Saturday, November 12, 2011

Book Review: The Midnight Palace by Carlos Ruiz Zafon

The Publisher's Summary:
In the heart of Calcutta lurks a dark mystery....

Set in Calcutta in the 1930s, The Midnight Palace begins on a dark night when an English lieutenant fights to save newborn twins Ben and Sheere from an unthinkable threat. Despite monsoon-force rains and terrible danger lurking around every street corner, the young lieutenant manages to get them to safety, but not without losing his own life....
Years later, on the eve of Ben and Sheere's 16th birthday, the mysterious threat reenters their lives. This time, it may be impossible to escape. With the help of their brave friends, the twins will have to take a stand against the terror that watches them in the shadows of the night - and face the most frightening creature in the history of the City of Palaces.

The Midnight Palace is my second Carlos Ruiz Zafon novel, I finished The Shadow of the Wind last week and so enjoyed it that I HAD to go back to listen to another Zafon novel. I wasn't disappointed, The Midnight Palace is every bit as charming and intriguing as The Shadow of the Wind. A great deal of this credit must go to translator Lucia Graves, who surprised me again with rich language and a flawless translation.

The Midnight Palace and The Shadow of the Wind share a fire theme - fire running prominently through both novels. The Midnight Palace adds a hearty dose of supernatural influence, the theme of twins - separated soon after birth who find each other as they come of age and they are forced to confront their own demons and those of their mother and father.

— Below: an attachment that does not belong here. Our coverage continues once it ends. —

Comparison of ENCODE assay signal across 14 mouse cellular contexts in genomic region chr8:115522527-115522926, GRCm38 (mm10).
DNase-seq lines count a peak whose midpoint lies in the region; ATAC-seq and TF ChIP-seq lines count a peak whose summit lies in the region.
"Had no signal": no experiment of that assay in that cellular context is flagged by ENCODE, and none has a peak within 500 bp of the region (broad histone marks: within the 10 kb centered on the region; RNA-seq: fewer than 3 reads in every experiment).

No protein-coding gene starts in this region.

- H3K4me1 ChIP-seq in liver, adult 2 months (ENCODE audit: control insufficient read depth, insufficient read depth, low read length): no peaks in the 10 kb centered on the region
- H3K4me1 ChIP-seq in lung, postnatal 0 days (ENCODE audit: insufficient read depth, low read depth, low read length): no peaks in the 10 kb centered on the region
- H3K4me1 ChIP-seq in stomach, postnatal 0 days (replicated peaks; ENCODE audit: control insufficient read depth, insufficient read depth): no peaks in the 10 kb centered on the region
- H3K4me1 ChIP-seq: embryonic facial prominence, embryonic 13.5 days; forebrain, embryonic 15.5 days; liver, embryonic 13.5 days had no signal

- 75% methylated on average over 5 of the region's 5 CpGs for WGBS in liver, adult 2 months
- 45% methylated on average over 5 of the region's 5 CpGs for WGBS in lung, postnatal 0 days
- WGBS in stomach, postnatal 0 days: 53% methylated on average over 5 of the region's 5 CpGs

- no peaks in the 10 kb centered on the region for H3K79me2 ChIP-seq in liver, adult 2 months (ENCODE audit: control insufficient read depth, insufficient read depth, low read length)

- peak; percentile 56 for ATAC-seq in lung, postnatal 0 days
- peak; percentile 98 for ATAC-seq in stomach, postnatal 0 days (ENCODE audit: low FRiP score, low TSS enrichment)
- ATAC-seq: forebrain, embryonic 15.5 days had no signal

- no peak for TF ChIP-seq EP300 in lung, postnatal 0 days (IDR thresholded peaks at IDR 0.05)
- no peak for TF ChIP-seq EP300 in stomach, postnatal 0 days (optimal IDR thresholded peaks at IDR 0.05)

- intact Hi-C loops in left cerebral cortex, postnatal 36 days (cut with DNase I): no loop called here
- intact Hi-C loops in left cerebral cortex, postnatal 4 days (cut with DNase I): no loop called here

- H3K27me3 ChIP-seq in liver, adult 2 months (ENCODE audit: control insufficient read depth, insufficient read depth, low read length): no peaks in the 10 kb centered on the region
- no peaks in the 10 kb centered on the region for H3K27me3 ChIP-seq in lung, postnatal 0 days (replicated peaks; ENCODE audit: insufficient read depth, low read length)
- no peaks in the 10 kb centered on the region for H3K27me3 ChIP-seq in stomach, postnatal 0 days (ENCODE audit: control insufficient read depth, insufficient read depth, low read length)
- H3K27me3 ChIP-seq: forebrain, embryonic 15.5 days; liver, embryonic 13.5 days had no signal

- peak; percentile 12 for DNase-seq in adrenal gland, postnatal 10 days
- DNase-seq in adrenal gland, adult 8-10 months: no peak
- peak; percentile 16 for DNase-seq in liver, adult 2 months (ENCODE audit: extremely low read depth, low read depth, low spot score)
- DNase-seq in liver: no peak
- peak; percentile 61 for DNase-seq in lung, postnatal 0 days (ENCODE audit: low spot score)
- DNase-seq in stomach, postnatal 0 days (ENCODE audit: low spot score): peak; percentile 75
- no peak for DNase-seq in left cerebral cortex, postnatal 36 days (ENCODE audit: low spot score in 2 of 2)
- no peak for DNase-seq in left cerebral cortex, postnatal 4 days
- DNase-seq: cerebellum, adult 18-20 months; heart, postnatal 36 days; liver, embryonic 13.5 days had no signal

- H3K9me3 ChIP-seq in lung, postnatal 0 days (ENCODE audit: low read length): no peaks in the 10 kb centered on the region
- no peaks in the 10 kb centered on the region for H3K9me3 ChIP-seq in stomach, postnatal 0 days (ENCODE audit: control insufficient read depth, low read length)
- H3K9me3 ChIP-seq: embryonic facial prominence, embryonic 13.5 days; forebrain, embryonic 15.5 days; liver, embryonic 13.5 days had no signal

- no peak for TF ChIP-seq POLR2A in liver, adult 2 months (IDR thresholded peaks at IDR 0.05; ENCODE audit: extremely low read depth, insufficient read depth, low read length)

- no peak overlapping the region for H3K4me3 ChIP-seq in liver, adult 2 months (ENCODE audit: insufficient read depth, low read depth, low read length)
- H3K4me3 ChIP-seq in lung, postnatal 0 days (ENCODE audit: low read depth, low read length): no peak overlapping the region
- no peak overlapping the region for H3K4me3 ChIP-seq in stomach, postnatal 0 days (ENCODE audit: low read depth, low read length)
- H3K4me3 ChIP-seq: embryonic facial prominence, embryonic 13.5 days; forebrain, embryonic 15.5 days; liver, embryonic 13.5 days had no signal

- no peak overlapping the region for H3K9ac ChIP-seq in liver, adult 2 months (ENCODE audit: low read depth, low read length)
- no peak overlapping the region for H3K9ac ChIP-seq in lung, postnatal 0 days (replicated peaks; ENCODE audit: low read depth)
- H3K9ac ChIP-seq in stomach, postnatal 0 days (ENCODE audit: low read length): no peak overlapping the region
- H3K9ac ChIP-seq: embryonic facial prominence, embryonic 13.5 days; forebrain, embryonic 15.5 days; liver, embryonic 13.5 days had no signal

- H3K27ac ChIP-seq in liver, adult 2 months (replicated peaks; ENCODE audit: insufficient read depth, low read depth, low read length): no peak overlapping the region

The Midnight Palace (like The Shadow of the Wind) - starts strongly and continues on that pace throughout the entire novel, evenly paced and not a single wasted or superfluous word. Zafon's language is entrancing. If I have one complaint it's that the story (for me) was not as compelling as The Shadow of the Wind. Orphan twins, separated shortly after birth - you know they'll eventually find their way to each other and you hope that the evil forces responsible for their separation won't survive the sixteen years to their maturity. Somewhat predictably this isn't the case at all, the evil forces even more determined to hunt down the twins..

The Midnight Palace is labeled as Young Adult fiction, which I think is technically the teen 14-18 crowd. I'm not sure that a fourteen year old Erica would have appreciated the tapestry that Carlos Ruiz Zafon  has woven here, though she probably could have better related to the coming of age struggles of our orphans Ben and Sheree.

The Midnight Palace was written by Carlos Ruiz Zafon (original Spanish copyright January 2003) and translated into English by Lucia Graves (copyright 2011) Penguin Books. Audio Release date 05/31/2011. The Midnight Palace was narrated by Jonathan Davis and has a runtime of 7 hours 9 minutes.

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